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  1. #11
    Keith Pitman's Avatar
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    In the large format thread mentioned above, I recommended Ralph Lambrecht's "binary" holder marking method. Still do. A bit of time and work to get all your holders marked, but you can backtrack any negative.

  2. #12
    Phil's Avatar
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  3. #13
    Jim Jones's Avatar
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    A binary system works well for this aging computer repairman, with a narrow notch representing a zero and a wider notch representing a one. Seven notches will number up to 127 holders. It takes only seconds with a sharp knife or chisel to number wooden holders, and a few seconds more with a file to number plastic holders. Other systems mentioned in earlier posts should work as well for those not comfortable with binary math.

  4. #14
    wildbill's Avatar
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    I use the method mentioned in Ralph Lambrecht's book as well. You don't have to notch through the entire hinge edge to make it work. You can number at least 30 holders with the system as well.

  5. #15
    Vaughn's Avatar
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    The one problem I have with these systems is that I print and show the rebate of the film with my alt processes. I don't want my numbering method to show up as part of my image.

    And so far, in 30 years of LF work, I have not really had any great need to identify which holders a negative came out of post-developing...pre-developing, yes, but these methods do nothing to help then.

    Vaughn

  6. #16

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    I process up to 20 sheets of 5x7 at once, in 10 double stainless steel hangers, so one hangar per holder. When I load the hangars, I stack the film holders in sequential order, and the hangars in the same order, and after fixing, the lights go on, and I can easily determine from which holder the film is from. In processing to agitate, I lift the hangar group as a unit from the developing solutions. The hangars never get out of order. This can be carried thru washing and drying, with hanging the individual sheets up in order in the drying cabinet.

  7. #17
    jeroldharter's Avatar
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    Quote Originally Posted by Phil View Post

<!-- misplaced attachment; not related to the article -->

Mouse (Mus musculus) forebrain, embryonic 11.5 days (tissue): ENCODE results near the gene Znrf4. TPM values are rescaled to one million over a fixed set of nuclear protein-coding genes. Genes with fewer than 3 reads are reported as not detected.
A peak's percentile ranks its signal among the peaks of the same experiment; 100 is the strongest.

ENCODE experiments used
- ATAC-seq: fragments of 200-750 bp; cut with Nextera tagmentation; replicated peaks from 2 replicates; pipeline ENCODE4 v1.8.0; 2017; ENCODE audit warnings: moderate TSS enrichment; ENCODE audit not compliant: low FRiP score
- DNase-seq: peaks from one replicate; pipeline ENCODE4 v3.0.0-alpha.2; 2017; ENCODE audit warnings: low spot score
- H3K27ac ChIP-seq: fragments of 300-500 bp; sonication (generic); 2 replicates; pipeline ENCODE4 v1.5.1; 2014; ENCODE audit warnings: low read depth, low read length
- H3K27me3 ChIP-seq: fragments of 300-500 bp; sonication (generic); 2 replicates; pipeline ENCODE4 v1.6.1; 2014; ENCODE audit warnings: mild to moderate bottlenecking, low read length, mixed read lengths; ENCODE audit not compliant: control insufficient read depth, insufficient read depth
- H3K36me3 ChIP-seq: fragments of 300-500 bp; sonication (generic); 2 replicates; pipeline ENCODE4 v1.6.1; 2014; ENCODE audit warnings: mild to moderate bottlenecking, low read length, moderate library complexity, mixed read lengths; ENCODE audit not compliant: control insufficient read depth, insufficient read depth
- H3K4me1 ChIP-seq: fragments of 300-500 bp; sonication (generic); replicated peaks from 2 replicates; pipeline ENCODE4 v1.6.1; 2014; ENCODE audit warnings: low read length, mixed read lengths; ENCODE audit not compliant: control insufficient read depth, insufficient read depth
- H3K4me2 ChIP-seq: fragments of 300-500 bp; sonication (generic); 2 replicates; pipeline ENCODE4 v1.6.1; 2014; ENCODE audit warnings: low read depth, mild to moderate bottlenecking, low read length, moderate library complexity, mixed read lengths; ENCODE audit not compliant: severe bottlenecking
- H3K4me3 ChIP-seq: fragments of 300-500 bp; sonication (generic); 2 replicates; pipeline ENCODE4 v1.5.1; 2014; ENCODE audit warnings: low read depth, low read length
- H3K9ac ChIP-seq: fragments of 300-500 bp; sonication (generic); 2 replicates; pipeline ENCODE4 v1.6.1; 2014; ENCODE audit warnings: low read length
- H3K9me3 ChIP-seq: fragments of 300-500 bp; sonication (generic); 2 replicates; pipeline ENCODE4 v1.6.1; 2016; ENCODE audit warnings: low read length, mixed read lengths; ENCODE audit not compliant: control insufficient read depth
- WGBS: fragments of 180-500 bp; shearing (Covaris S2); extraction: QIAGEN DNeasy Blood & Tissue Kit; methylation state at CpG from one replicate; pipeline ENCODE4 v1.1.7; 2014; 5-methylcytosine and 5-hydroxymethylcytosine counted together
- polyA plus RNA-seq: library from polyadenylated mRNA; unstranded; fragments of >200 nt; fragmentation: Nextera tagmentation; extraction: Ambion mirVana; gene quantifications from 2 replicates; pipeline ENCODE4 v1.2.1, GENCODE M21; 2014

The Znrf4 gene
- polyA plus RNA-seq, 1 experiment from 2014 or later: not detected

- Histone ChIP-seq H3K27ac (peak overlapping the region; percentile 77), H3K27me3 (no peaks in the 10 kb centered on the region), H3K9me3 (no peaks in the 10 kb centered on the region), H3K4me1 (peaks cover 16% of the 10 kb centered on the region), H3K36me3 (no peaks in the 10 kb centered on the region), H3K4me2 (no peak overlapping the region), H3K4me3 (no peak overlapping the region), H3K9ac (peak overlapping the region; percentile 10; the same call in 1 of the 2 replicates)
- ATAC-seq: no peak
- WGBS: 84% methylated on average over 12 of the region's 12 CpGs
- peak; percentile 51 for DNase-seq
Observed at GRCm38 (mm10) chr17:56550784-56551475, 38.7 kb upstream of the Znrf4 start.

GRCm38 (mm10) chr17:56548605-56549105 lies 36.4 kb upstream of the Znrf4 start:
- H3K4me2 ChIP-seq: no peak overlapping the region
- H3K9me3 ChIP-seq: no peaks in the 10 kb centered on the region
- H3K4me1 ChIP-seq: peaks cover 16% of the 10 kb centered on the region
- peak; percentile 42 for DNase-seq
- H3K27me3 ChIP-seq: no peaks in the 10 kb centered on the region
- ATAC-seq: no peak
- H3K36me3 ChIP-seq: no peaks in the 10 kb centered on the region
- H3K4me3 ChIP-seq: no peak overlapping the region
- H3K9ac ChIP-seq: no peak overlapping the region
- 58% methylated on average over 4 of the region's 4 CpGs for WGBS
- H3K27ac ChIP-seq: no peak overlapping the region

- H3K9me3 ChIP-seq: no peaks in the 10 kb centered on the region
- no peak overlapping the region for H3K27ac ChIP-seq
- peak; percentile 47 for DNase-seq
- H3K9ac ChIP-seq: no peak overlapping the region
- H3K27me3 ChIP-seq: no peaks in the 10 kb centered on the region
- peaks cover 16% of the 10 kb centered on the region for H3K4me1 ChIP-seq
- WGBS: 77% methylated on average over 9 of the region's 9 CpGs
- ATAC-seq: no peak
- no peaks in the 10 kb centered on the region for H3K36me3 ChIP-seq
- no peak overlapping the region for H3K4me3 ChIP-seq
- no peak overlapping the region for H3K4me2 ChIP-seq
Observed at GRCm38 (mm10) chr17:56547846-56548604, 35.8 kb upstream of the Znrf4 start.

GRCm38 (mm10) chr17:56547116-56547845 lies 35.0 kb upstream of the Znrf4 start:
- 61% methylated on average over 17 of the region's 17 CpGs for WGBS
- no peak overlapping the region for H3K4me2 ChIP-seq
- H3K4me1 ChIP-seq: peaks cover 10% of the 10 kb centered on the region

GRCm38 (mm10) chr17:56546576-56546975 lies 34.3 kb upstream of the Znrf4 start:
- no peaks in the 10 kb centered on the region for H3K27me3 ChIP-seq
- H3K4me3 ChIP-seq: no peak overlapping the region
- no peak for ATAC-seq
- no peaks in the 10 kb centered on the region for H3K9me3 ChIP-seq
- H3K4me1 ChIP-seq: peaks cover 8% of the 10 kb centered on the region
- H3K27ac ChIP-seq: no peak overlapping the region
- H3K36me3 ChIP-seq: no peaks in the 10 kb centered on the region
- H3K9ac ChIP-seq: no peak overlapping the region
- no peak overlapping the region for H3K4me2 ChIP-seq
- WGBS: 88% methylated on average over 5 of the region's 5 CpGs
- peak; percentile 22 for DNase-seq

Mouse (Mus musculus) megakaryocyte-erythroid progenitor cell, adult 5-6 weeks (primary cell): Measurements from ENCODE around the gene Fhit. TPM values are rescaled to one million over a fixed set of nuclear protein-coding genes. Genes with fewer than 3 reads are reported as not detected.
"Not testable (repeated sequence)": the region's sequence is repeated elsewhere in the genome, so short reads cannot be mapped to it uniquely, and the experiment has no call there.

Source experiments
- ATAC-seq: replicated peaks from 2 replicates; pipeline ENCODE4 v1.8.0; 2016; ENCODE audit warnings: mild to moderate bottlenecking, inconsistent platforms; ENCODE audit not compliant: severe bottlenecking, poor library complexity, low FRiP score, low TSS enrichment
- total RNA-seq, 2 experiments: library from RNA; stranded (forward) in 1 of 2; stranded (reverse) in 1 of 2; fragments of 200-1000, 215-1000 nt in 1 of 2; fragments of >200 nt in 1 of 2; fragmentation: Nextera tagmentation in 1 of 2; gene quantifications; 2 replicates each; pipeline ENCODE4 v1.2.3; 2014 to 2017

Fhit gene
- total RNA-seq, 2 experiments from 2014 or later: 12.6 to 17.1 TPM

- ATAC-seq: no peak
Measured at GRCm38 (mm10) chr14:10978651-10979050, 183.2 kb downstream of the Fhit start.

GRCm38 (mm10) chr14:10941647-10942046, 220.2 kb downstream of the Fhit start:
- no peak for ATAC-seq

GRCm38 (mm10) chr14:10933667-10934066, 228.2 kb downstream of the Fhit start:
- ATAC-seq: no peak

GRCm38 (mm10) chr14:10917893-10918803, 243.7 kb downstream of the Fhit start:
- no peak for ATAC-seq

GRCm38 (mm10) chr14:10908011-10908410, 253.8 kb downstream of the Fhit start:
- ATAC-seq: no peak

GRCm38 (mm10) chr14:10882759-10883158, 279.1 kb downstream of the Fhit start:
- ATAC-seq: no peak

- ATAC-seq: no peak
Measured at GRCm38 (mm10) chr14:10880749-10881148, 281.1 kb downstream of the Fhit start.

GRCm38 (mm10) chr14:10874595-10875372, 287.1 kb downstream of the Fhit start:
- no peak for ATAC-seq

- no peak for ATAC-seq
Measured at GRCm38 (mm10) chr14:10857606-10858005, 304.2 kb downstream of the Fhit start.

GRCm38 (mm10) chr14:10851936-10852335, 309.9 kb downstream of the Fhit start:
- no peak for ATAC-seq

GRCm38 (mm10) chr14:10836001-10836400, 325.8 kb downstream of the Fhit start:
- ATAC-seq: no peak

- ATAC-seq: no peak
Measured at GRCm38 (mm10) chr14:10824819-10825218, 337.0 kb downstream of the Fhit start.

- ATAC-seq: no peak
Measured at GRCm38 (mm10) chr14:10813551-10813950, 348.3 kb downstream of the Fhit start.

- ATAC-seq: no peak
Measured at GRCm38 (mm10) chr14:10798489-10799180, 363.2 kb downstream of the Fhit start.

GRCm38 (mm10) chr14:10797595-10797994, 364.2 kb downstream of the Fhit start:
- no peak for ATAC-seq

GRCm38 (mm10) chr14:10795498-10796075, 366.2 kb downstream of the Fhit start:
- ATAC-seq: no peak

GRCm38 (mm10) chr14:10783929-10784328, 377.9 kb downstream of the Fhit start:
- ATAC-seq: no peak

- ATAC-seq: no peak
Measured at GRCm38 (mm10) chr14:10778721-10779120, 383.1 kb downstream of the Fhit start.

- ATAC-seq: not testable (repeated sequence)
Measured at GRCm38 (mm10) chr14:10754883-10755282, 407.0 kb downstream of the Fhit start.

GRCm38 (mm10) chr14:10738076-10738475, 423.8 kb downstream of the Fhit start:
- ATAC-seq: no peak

This is a well done article. I sued this method on my film holders with some modifications and it works great.

    The files are a real pain and take forever. If you are obsessive, patient, and have a weekend to burn then have at it. I had 25 film holders to do so that means 50 iterations of etching the film holders. I bouth 3 different shapes of cutting tools for my Dremel tool and buzzed off the gouges in the film holder. The notches are 3 different sizes of half rounds that are clearly discernable from one another. I put the 5's and 1's on one side and the 10's on the other side.

    I have some film holders with the built in numbering system but it does not work well. The numbers get nudged out of position at times. Depending on the lighting of the scene, the numbers might not be visible. The above method is relatively foolproof. You need to be careful not to make a mess and get shavings all over the film holders though. I have an air compressor which helped blow out any small fragments when I cleaned up.
    Jerold Harter MD

  8. #18

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    Quote Originally Posted by Curt View Post
    Has anyone here used that process of marking holders?
    Curt,

    Not this method, but a similar one. I made a template from aluminum that lets me notch the film holders using base2 numbers. That is, the first notch on the right is 1, the next one 2, then 4, 8, and 16. This allows for up to 31 film holders, each with exposed triangles that represent the number.

    Rich

  9. #19
    Murray@uptowngallery's Avatar
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    Rich's template solves the problem of wandering marks.

    If you can position them predictably. you can clearly distinguish the blank spaces (10001 =17 would look like 1 1, the 1's being the marks. With uniform spacing (good idea Rich) 10001 is hopefully unambiguously distinguishable from 01001 = 9. With sloppy mark spacing, they could be confused.

    Does anyone agree that notches probably weaken the filmholder lip less than small holes all the way thru?
    Murray

  10. #20
    AgX
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    Interesting.
    Strange enough I never read anything about that holder lip marking over here.

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